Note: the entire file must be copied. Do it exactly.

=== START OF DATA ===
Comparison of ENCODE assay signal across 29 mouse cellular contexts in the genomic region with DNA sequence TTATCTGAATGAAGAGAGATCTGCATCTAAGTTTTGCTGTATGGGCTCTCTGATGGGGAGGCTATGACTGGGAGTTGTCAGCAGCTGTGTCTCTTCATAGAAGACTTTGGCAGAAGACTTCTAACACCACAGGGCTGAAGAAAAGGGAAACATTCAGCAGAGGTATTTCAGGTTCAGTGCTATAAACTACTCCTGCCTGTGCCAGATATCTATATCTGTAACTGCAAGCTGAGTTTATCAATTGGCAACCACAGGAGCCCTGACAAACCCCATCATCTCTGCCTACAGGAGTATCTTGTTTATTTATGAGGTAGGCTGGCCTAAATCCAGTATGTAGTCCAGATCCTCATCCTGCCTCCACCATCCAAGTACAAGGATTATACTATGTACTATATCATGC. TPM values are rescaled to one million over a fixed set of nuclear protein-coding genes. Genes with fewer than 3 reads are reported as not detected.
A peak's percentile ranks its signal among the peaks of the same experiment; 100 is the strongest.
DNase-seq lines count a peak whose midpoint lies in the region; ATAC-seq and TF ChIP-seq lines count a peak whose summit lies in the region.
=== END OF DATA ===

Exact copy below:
Comparison of ENCODE assay signal across 29 mouse cellular contexts in the genomic region with DNA sequence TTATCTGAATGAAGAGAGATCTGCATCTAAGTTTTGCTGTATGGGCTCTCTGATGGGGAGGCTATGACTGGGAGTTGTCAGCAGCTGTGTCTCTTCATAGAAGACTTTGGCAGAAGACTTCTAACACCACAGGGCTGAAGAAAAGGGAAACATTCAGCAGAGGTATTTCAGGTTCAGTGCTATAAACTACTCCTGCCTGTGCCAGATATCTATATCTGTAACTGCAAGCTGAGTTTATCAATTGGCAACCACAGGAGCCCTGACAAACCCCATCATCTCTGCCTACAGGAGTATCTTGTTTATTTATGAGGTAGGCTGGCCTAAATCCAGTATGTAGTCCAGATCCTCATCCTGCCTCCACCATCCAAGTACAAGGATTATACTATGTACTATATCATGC. TPM values are rescaled to one million over a fixed set of nuclear protein-coding genes. Genes with fewer than 3 reads are reported as not detected.
A peak's percentile ranks its signal among the peaks of the same experiment; 100 is the strongest.
DNase-seq lines count a peak whose midpoint lies in the region; ATAC-seq and TF ChIP-seq lines count a peak whose summit lies in the region.